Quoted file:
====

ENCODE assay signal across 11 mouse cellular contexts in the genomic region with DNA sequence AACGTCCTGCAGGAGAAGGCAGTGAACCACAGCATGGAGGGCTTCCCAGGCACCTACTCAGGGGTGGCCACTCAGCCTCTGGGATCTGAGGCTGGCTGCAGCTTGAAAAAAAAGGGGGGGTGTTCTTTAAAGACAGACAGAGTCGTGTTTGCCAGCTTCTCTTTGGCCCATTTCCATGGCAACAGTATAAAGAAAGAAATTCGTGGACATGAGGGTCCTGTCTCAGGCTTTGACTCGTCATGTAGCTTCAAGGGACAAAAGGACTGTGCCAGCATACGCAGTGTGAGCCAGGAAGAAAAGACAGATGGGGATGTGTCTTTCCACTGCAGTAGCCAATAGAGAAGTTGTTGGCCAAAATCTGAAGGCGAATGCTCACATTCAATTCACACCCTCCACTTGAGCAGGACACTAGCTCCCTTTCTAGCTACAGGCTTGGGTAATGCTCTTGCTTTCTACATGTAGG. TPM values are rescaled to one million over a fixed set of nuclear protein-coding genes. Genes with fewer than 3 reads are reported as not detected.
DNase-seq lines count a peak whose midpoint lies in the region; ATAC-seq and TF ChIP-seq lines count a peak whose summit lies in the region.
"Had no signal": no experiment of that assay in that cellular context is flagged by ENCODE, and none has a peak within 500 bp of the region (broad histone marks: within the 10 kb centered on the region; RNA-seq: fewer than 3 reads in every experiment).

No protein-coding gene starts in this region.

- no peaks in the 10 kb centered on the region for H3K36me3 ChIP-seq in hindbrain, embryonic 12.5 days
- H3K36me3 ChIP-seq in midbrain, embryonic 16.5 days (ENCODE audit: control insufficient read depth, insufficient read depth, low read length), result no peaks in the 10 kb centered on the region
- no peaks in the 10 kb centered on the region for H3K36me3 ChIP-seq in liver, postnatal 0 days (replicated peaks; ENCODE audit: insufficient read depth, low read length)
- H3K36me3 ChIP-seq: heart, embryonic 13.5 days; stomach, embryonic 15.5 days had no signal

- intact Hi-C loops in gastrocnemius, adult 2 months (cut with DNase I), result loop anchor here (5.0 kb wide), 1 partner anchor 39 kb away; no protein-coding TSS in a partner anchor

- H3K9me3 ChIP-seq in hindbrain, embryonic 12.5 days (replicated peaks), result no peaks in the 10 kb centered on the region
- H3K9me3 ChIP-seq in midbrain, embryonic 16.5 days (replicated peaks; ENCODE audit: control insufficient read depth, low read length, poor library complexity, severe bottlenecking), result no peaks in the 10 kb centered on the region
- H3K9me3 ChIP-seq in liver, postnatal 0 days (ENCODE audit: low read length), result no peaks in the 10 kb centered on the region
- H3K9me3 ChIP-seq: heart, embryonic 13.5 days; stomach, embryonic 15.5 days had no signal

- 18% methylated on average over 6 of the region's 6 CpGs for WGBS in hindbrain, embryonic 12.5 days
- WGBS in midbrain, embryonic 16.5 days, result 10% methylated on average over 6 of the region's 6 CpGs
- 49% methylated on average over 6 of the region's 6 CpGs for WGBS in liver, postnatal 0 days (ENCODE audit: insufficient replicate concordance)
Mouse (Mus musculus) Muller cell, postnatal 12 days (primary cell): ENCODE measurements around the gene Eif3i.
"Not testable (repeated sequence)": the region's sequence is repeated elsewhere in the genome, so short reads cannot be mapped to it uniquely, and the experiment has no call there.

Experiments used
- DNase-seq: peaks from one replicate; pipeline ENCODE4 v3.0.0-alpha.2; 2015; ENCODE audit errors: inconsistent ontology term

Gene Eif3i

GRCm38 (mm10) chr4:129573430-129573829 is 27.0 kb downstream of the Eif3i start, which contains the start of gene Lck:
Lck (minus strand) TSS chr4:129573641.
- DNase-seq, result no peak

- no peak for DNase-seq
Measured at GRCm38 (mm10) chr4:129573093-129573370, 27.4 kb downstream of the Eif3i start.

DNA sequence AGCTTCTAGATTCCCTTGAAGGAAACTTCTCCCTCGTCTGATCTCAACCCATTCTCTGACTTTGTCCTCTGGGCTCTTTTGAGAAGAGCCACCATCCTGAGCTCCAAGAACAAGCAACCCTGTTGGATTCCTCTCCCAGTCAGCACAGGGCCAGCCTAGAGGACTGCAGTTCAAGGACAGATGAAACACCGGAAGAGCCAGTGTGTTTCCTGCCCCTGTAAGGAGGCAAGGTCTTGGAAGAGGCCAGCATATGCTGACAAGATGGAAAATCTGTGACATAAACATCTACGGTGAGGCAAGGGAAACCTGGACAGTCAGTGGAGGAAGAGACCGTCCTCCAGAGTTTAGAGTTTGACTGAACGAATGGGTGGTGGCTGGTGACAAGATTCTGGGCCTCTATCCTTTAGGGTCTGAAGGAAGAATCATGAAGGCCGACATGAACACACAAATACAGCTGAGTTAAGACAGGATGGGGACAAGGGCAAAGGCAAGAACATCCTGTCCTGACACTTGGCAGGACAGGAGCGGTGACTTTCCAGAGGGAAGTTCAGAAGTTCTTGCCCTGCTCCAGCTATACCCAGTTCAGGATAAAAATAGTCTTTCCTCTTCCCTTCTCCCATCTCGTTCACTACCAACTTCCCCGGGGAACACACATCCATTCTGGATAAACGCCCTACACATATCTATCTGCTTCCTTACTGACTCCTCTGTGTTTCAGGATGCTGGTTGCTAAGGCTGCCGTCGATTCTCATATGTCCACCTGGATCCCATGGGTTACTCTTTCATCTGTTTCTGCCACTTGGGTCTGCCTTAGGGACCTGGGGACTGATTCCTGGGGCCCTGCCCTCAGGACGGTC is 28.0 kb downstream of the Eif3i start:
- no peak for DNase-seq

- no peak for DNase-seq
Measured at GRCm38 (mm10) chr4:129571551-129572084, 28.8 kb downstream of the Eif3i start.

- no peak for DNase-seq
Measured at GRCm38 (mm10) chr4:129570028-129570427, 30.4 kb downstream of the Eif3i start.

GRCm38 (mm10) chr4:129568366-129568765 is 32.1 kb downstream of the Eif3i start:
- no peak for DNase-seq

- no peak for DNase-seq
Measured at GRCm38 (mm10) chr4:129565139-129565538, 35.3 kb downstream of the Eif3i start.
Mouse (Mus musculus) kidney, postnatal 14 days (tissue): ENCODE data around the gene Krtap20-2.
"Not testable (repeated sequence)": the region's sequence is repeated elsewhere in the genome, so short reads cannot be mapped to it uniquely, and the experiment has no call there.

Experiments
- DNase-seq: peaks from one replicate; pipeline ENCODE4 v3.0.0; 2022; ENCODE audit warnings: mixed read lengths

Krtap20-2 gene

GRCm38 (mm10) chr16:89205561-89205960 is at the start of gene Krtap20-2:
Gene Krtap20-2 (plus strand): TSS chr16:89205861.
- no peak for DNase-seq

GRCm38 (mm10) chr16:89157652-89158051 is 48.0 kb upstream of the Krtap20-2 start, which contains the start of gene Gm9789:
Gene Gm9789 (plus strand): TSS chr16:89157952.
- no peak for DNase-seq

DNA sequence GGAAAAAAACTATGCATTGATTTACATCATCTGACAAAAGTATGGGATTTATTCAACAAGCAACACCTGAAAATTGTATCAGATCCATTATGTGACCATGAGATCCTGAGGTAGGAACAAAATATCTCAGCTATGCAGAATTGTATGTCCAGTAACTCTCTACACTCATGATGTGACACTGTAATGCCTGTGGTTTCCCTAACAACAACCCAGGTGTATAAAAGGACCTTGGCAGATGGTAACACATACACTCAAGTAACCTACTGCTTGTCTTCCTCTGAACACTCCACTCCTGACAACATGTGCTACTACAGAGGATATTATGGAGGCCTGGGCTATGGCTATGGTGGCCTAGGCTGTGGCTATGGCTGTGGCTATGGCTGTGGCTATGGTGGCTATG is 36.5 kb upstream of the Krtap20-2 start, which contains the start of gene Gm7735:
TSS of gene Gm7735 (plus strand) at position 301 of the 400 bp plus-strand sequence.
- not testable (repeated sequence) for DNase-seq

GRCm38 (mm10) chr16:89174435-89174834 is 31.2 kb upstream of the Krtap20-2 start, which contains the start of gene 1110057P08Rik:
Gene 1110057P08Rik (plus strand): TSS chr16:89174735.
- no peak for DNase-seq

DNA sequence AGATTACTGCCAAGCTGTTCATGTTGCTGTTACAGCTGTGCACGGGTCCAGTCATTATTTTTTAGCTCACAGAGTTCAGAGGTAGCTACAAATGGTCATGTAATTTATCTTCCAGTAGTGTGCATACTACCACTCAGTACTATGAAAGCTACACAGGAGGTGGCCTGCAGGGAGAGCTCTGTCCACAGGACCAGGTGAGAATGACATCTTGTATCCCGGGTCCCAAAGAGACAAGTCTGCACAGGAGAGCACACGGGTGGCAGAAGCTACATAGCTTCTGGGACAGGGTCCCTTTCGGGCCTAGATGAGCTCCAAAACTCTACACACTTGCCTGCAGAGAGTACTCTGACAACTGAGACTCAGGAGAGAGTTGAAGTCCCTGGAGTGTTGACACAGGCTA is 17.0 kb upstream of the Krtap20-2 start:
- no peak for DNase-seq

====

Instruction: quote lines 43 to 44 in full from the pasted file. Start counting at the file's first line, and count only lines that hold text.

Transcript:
Gene Krtap20-2 (plus strand): TSS chr16:89205861.
- no peak for DNase-seq